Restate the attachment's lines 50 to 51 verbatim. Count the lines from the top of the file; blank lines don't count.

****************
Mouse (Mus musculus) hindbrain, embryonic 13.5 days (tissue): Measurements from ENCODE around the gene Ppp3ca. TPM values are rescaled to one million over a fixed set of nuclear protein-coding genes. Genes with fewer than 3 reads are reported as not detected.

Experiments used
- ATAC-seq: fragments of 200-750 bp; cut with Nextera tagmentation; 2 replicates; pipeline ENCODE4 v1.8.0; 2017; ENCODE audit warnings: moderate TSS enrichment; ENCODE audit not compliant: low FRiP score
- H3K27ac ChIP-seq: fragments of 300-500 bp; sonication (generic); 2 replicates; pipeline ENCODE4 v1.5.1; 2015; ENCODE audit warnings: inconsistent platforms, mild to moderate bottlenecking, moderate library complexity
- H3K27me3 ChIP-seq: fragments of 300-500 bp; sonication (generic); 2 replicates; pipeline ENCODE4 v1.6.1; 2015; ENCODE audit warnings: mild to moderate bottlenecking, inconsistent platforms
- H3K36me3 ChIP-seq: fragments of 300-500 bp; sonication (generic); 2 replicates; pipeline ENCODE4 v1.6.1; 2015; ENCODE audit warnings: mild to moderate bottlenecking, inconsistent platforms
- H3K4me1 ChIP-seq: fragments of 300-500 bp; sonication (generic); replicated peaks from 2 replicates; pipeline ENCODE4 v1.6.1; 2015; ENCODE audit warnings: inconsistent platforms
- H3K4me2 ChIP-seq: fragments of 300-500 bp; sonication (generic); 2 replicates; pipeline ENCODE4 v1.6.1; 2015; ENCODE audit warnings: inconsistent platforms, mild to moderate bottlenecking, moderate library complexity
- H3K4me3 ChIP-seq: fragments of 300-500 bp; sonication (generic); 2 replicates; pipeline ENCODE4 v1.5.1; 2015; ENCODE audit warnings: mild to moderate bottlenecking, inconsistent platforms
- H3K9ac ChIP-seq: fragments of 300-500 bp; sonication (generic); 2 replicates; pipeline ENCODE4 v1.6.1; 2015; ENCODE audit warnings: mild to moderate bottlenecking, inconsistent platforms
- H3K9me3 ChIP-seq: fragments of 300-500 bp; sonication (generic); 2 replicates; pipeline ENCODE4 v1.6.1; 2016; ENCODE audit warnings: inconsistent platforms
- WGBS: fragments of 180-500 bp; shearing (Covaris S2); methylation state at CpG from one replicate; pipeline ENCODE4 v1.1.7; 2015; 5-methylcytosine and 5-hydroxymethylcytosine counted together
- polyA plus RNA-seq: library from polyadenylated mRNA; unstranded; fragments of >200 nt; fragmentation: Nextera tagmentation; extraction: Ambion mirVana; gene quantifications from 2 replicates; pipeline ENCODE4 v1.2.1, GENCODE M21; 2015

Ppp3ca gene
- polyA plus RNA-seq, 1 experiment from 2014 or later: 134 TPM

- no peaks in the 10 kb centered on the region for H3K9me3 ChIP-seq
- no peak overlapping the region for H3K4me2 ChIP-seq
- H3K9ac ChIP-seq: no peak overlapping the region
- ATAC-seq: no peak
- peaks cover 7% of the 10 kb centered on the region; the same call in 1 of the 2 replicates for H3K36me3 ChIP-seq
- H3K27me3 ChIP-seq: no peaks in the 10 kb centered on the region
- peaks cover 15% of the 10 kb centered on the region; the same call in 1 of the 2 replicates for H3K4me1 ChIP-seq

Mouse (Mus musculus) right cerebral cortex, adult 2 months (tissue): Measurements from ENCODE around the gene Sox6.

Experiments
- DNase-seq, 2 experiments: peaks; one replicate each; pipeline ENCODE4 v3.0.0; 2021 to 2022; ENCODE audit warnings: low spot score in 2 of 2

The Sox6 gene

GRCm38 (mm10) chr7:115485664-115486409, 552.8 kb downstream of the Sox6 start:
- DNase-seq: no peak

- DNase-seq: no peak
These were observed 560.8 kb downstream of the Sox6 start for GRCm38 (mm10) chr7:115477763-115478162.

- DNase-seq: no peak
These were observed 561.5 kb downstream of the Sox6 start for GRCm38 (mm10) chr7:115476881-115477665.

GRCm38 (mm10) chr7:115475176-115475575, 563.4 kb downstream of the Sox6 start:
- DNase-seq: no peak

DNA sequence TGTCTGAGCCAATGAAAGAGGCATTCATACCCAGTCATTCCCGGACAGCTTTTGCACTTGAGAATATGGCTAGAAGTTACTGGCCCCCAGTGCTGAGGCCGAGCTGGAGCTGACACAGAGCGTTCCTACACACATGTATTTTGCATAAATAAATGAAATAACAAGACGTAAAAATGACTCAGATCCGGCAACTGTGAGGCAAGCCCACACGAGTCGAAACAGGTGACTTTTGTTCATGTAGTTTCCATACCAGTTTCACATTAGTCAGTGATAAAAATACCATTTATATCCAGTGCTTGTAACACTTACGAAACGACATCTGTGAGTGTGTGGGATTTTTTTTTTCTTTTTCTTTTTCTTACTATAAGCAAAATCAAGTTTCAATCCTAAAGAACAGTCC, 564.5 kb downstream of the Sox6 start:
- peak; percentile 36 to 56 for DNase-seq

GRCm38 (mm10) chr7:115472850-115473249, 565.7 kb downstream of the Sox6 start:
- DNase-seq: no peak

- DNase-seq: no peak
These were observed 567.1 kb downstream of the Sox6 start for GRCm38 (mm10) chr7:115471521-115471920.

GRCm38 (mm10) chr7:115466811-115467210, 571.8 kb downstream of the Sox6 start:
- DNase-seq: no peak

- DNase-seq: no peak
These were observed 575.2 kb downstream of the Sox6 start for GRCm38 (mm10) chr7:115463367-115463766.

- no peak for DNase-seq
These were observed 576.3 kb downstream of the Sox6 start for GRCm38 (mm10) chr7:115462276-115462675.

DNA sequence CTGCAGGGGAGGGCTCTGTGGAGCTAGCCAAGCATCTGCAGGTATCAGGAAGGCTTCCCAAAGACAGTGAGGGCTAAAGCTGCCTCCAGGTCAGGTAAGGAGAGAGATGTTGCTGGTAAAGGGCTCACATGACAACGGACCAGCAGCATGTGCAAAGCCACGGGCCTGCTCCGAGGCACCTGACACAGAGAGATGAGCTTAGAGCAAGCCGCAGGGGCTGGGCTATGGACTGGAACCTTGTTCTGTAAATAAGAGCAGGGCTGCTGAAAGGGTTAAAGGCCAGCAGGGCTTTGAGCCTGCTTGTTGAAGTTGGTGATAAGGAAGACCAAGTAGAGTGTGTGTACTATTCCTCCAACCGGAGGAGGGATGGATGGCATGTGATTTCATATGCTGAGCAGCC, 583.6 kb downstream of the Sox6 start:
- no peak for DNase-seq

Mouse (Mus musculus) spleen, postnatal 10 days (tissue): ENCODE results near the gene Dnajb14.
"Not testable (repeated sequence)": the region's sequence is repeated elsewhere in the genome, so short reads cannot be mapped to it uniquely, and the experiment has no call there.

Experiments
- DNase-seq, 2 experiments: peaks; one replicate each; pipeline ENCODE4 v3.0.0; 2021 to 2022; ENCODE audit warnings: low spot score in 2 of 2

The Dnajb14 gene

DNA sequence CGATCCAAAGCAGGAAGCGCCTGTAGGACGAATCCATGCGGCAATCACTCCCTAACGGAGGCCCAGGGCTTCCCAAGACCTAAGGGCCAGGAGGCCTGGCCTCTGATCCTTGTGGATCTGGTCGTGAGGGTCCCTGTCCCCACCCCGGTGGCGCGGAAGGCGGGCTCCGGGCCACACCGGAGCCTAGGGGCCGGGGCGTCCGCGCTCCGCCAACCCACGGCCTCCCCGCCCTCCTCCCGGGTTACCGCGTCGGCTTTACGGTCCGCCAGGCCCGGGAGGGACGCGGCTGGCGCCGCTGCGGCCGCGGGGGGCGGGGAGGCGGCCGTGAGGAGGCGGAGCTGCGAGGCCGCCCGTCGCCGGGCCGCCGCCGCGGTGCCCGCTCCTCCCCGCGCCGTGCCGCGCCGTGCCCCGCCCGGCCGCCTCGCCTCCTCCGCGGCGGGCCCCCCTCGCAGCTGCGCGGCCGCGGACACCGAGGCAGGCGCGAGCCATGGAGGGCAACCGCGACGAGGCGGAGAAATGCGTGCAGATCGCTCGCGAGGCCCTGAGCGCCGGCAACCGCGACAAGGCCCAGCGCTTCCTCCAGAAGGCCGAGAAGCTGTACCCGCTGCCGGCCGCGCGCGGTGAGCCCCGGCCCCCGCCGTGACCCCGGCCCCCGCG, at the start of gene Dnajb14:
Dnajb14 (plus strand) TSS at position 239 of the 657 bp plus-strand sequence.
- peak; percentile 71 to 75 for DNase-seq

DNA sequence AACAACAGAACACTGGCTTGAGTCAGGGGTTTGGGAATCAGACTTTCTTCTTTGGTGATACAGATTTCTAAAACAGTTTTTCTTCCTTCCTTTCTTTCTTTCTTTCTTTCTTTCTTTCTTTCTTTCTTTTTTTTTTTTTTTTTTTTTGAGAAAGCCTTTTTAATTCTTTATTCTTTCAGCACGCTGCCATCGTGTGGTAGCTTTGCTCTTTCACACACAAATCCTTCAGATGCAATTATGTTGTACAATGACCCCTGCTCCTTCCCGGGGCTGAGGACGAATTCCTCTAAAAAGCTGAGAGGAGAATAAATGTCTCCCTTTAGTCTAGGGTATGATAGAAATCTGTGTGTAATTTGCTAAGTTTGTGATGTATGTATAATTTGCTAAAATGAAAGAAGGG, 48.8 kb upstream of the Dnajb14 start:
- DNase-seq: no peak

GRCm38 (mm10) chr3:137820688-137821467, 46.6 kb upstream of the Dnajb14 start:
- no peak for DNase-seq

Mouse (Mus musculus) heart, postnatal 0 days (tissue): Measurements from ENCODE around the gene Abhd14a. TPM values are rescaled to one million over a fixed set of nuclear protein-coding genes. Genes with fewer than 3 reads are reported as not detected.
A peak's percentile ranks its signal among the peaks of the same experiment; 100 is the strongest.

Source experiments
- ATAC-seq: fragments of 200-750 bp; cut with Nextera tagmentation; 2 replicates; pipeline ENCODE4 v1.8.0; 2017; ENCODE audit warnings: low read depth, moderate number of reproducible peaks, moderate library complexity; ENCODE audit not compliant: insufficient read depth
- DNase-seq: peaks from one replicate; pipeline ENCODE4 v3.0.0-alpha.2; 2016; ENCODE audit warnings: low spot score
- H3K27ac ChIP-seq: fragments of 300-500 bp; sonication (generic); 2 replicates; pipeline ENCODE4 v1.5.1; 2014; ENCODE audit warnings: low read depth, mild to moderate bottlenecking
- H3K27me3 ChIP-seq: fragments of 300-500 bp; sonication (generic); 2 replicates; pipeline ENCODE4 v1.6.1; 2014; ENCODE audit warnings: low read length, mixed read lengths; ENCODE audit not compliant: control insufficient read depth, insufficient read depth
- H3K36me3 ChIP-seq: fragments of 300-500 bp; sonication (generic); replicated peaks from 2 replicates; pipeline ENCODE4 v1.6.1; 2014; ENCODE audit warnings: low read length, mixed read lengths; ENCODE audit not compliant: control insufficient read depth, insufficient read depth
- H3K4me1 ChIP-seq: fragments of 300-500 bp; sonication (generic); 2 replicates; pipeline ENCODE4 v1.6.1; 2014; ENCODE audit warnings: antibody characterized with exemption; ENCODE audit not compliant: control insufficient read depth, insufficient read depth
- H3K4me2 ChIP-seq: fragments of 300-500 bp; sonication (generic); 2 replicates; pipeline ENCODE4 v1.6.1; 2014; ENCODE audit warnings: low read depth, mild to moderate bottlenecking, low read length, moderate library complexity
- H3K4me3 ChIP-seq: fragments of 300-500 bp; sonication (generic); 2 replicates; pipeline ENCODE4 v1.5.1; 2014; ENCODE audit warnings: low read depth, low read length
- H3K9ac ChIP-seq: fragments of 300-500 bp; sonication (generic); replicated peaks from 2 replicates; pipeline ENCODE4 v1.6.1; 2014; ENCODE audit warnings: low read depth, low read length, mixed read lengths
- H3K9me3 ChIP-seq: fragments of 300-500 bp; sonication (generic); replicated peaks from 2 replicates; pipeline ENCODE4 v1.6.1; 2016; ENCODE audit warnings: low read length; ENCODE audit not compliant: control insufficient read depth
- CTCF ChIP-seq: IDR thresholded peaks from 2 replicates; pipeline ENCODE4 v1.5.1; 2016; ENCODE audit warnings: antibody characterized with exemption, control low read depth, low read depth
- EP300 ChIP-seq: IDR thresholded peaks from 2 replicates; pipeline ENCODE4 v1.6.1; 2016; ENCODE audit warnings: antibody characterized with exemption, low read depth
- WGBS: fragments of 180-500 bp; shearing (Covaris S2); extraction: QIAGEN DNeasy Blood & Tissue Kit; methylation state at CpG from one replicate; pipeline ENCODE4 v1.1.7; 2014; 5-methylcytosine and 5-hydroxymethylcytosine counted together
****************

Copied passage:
"Not testable (repeated sequence)": the region's sequence is repeated elsewhere in the genome, so short reads cannot be mapped to it uniquely, and the experiment has no call there.

Experiments